Study suggests Mars is too small for long-term habitability – Astronomy Now

Artist’s impression of Mars in the distant past with Earth-like surface water. Image: NASA Earth Observatory / Joshua Stevens; NOAA’s National Satellite, Data and Environmental Information Service; NASA / JPL-Caltech / USGS; Graphic design by Sean Garcia / Washington University)

The habitability of Mars and other exoplanets orbiting a star’s habitable zone depends on a wide variety of factors, but one of the most fundamental may be size.

It matters.

This is the conclusion of a study published in the Proceedings of the National Academy of Sciences which used stable isotopes of potassium in 20 confirmed Martian meteorites to estimate the presence, distribution and abundance of volatile elements. Isotopic composition is an indicator of more volatile elements and compounds such as water.

Researchers at Washington University in St. Louis have found a direct correlation between the levels of potassium isotopes and the size of the body in question. Mars lost more potassium and other volatiles than Earth during its formation, but retained more than the Moon and asteroid 4-Vesta.

“The fate of Mars was decided from the start,” said senior author Kun Wang, assistant professor of earth and planetary sciences at the University of Washington. “There is probably a threshold on the size requirements of rocky planets to hold enough water to allow habitability and plate tectonics, with a mass exceeding that of Mars.”

Study co-author Katharina Lodders called the correlation of isotopic compositions of potassium with a planet’s gravity “a new discovery with important quantitative implications for when and how differentiated planets received and lost. their volatile substances ”.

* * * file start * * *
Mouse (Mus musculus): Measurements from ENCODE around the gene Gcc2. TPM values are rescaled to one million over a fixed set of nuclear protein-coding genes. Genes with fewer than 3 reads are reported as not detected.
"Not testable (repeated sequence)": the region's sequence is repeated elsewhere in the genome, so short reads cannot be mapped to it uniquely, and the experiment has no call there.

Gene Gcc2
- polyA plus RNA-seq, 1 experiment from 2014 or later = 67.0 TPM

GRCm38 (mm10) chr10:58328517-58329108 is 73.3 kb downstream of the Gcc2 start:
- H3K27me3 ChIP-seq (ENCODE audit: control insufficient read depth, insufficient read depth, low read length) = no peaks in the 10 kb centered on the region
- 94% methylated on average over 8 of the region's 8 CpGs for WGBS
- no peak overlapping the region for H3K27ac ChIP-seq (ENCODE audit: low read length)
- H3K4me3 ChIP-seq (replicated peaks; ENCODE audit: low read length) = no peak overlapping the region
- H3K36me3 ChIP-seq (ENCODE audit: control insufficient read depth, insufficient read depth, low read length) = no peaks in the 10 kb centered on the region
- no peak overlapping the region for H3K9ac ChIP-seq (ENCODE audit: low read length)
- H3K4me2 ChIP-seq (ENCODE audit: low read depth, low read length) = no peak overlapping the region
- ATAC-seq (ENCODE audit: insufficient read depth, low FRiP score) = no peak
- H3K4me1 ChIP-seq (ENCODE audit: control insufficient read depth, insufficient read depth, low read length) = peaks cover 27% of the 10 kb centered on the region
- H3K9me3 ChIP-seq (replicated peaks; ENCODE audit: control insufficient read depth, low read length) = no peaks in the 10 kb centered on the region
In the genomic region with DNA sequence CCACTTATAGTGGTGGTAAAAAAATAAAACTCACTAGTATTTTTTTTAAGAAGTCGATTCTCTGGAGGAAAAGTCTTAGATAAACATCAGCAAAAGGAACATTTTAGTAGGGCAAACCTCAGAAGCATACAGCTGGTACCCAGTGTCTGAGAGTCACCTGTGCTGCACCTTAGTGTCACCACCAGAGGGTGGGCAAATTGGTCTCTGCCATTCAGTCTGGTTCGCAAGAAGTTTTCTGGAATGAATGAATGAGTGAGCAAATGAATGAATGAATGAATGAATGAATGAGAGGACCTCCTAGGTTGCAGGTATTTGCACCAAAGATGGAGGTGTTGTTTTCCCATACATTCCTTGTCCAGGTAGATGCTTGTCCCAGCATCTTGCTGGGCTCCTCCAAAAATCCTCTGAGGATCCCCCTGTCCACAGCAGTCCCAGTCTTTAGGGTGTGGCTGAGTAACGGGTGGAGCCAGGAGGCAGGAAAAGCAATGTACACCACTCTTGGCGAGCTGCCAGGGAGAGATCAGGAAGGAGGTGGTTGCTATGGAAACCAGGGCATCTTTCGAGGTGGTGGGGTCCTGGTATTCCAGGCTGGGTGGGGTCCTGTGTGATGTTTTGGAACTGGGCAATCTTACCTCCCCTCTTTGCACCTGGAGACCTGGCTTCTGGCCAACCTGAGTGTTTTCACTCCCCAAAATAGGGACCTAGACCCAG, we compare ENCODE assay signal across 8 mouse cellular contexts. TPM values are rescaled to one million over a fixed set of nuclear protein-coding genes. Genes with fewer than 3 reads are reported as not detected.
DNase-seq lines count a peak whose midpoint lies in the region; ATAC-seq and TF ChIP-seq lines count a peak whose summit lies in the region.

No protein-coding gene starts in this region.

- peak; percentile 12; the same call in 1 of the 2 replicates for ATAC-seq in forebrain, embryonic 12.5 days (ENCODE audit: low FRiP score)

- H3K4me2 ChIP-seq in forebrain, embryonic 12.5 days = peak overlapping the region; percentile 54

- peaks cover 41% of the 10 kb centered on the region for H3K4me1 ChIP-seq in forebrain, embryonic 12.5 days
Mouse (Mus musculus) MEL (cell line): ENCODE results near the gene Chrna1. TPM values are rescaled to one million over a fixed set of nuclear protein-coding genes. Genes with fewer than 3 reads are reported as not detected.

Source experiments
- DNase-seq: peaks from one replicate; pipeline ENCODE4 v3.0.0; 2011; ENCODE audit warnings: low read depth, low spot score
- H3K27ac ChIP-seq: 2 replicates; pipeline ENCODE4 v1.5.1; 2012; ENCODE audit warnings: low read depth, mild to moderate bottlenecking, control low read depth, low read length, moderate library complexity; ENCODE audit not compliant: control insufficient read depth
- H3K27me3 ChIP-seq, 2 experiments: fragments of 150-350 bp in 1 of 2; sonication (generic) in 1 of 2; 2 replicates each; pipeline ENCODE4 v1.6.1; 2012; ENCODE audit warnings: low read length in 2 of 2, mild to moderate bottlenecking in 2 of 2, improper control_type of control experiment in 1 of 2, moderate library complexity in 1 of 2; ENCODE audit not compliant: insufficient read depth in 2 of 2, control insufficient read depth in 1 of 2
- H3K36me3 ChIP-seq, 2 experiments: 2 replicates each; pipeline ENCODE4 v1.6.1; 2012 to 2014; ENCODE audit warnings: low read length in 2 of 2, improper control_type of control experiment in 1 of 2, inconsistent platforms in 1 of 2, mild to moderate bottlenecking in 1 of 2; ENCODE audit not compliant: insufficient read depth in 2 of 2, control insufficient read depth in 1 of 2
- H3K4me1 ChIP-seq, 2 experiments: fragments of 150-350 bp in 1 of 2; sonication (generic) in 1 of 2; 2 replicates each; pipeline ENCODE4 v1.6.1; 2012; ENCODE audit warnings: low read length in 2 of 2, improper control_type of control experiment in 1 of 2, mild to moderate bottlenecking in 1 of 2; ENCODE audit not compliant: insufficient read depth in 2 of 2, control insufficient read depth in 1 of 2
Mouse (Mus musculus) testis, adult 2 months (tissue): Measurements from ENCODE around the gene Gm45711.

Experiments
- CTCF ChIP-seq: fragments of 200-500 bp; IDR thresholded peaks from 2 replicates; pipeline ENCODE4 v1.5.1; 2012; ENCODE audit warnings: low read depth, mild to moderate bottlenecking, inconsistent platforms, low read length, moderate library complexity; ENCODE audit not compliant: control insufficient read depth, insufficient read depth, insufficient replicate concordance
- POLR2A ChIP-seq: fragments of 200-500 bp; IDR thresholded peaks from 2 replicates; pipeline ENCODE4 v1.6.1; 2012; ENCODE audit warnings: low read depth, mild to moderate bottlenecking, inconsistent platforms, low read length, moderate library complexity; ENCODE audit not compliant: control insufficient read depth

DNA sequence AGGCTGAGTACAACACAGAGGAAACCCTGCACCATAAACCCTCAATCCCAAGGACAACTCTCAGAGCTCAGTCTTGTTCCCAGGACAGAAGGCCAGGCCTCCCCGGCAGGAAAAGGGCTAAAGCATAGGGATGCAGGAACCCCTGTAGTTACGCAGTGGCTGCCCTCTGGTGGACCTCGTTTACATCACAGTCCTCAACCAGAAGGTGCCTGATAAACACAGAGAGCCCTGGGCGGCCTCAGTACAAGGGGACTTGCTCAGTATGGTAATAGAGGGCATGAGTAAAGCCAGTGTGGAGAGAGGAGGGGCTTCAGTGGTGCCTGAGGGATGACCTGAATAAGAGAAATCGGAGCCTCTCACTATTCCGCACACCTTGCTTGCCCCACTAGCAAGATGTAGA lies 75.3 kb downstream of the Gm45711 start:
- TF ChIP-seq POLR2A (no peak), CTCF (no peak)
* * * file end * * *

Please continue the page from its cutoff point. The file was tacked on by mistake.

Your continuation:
There is no doubt that water has flowed and accumulated on the surface of Mars, but the total amount is difficult to quantify through remote sensing and analysis of samples by surface rovers.

“There are many models for the bulk water content of Mars,” Wang said. “In some of them, early Mars was even wetter than Earth. We do not believe this is the case.

Co-author Klaus Mezger of the Center for Space and Habitability at the University of Bern in Switzerland said the study “points out that there is a very limited size range for planets to have just enough but not too much water to develop a habitable surface environment These results will guide astronomers in their search for habitable exoplanets in other solar systems.

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